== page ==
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Dining In The Dark: Foodies Gain New Understanding Of Eating Without Sight10:04
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At O.Noir in Montreal, the dining room is pitch black and part of the proceeds from the restaurant are donated to causes benefiting the visually impaired. (O.Noir)
At O.Noir in Montreal, the dining room is pitch black and part of the proceeds from the restaurant are donated to causes benefiting the visually impaired. (O.Noir)
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Sam Sherubin was Karyn Miller-Medzon's server at O.Noir in Montreal. (Karyn Miller-Medzon)
Sam Sherubin was Karyn Miller-Medzon's server at O.Noir in Montreal. (Karyn Miller-Medzon)

It gives new meaning to the idea of a blind date. In the last decade or so, a handful of so-called dark restaurants - restaurants that simulate what it's like to dine if you're blind - have opened around the world.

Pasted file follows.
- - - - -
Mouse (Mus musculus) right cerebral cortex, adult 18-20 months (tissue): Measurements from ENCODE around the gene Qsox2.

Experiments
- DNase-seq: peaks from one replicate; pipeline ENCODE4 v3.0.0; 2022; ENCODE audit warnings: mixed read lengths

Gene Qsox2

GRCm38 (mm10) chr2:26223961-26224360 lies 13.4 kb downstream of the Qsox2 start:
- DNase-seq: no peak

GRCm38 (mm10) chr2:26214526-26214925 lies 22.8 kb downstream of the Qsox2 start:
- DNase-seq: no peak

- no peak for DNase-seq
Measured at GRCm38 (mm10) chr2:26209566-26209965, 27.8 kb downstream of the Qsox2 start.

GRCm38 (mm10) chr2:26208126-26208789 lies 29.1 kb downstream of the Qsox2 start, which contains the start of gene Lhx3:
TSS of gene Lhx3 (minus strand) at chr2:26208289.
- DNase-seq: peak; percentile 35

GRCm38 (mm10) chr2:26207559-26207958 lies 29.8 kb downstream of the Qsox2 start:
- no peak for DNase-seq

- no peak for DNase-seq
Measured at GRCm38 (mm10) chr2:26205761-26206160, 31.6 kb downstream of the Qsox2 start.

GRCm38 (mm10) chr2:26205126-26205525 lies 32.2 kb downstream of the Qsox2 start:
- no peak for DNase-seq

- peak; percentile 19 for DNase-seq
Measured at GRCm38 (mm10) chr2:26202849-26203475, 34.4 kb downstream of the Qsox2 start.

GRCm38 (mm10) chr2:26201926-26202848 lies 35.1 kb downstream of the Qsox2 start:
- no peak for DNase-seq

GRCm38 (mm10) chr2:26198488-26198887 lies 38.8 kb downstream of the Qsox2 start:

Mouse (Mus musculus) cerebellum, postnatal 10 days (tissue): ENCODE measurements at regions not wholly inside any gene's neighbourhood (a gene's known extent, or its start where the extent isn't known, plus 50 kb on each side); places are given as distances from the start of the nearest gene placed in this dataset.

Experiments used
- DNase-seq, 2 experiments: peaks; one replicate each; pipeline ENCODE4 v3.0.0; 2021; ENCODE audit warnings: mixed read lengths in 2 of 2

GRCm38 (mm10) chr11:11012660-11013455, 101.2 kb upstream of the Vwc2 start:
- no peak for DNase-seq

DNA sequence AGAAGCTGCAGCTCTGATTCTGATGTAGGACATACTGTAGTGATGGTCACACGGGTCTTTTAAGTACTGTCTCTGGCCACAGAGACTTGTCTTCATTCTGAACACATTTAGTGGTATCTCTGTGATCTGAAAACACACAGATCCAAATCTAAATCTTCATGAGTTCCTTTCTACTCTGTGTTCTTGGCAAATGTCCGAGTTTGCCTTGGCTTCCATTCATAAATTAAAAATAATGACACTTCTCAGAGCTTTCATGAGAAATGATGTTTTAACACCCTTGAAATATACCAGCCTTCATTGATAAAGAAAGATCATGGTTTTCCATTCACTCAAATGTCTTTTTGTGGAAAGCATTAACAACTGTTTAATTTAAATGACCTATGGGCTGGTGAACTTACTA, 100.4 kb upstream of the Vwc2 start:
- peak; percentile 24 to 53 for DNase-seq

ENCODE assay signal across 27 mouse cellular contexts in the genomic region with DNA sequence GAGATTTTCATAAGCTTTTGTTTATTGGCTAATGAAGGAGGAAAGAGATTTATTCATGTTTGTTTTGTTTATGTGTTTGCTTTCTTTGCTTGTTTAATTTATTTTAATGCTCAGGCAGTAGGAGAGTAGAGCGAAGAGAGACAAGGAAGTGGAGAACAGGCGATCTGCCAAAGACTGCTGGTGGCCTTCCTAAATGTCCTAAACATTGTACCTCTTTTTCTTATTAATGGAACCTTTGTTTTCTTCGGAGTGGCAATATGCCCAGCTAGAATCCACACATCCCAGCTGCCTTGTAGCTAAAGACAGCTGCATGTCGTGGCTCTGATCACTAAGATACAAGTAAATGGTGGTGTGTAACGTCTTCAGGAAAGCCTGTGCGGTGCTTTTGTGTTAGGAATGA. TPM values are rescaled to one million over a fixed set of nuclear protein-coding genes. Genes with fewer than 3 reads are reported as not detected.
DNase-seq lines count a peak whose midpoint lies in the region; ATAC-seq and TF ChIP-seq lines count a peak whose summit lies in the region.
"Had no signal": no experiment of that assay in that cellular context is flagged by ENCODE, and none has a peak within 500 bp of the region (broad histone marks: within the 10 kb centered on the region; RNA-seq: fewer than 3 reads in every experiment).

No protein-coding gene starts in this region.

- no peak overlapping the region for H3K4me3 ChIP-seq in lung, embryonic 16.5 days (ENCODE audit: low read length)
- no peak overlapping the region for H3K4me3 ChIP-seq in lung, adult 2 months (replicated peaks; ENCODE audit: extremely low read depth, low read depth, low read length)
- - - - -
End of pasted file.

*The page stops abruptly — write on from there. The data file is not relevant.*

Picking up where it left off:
The idea originated with a blind pastor in Zurich who blindfolded his guests so that they could experience food as he did. Since then, restaurants where diners eat in blackness have opened in cities like London, Barcelona, Paris, Toronto and Montreal.

Here & Now's Karyn Miller-Medzon recently dined at O.Noir in Montreal, where the dining room is pitch black and part of the proceeds from the upscale restaurant are donated to causes benefiting the visually impaired.

O.Noir hostess Elyse Stewart and co-owner Ian Martinez are pictured at work. (Karyn Miller-Medzon)
O.Noir hostess Elyse Stewart and co-owner Ian Martinez are pictured at work. (Karyn Miller-Medzon)

Reporter

  • Karyn Miller-Medzon, producer for Here & Now. She tweets @KBMM.

This segment aired on June 22, 2015.

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